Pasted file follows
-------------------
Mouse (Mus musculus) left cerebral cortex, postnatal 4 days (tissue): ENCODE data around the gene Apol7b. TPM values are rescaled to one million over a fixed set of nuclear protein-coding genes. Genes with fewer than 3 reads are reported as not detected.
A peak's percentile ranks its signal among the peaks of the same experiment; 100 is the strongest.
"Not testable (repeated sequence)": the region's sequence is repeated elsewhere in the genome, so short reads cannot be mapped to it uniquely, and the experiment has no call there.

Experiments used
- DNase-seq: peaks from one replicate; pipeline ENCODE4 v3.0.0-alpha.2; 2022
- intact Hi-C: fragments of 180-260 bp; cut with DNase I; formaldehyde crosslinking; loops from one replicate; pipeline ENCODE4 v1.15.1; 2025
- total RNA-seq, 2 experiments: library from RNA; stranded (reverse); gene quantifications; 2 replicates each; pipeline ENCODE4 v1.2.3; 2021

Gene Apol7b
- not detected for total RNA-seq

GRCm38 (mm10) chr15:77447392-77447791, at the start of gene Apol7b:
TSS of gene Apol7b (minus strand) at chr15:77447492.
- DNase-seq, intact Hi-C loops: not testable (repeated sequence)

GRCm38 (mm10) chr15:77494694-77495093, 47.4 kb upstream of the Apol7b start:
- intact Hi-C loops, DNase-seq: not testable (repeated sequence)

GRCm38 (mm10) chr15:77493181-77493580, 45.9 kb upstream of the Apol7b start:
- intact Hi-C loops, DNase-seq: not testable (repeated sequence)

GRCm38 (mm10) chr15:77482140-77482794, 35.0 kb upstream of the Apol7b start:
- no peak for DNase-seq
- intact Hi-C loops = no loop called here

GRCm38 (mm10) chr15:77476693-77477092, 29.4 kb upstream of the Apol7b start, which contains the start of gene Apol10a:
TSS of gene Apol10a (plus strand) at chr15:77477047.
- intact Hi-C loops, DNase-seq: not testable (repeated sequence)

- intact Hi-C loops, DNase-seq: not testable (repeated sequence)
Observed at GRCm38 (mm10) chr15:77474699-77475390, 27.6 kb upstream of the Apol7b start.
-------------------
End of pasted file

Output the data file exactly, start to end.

Mouse (Mus musculus) left cerebral cortex, postnatal 4 days (tissue): ENCODE data around the gene Apol7b. TPM values are rescaled to one million over a fixed set of nuclear protein-coding genes. Genes with fewer than 3 reads are reported as not detected.
A peak's percentile ranks its signal among the peaks of the same experiment; 100 is the strongest.
"Not testable (repeated sequence)": the region's sequence is repeated elsewhere in the genome, so short reads cannot be mapped to it uniquely, and the experiment has no call there.

Experiments used
- DNase-seq: peaks from one replicate; pipeline ENCODE4 v3.0.0-alpha.2; 2022
- intact Hi-C: fragments of 180-260 bp; cut with DNase I; formaldehyde crosslinking; loops from one replicate; pipeline ENCODE4 v1.15.1; 2025
- total RNA-seq, 2 experiments: library from RNA; stranded (reverse); gene quantifications; 2 replicates each; pipeline ENCODE4 v1.2.3; 2021

Gene Apol7b
- not detected for total RNA-seq

GRCm38 (mm10) chr15:77447392-77447791, at the start of gene Apol7b:
TSS of gene Apol7b (minus strand) at chr15:77447492.
- DNase-seq, intact Hi-C loops: not testable (repeated sequence)

GRCm38 (mm10) chr15:77494694-77495093, 47.4 kb upstream of the Apol7b start:
- intact Hi-C loops, DNase-seq: not testable (repeated sequence)

GRCm38 (mm10) chr15:77493181-77493580, 45.9 kb upstream of the Apol7b start:
- intact Hi-C loops, DNase-seq: not testable (repeated sequence)

GRCm38 (mm10) chr15:77482140-77482794, 35.0 kb upstream of the Apol7b start:
- no peak for DNase-seq
- intact Hi-C loops = no loop called here

GRCm38 (mm10) chr15:77476693-77477092, 29.4 kb upstream of the Apol7b start, which contains the start of gene Apol10a:
TSS of gene Apol10a (plus strand) at chr15:77477047.
- intact Hi-C loops, DNase-seq: not testable (repeated sequence)

- intact Hi-C loops, DNase-seq: not testable (repeated sequence)
Observed at GRCm38 (mm10) chr15:77474699-77475390, 27.6 kb upstream of the Apol7b start.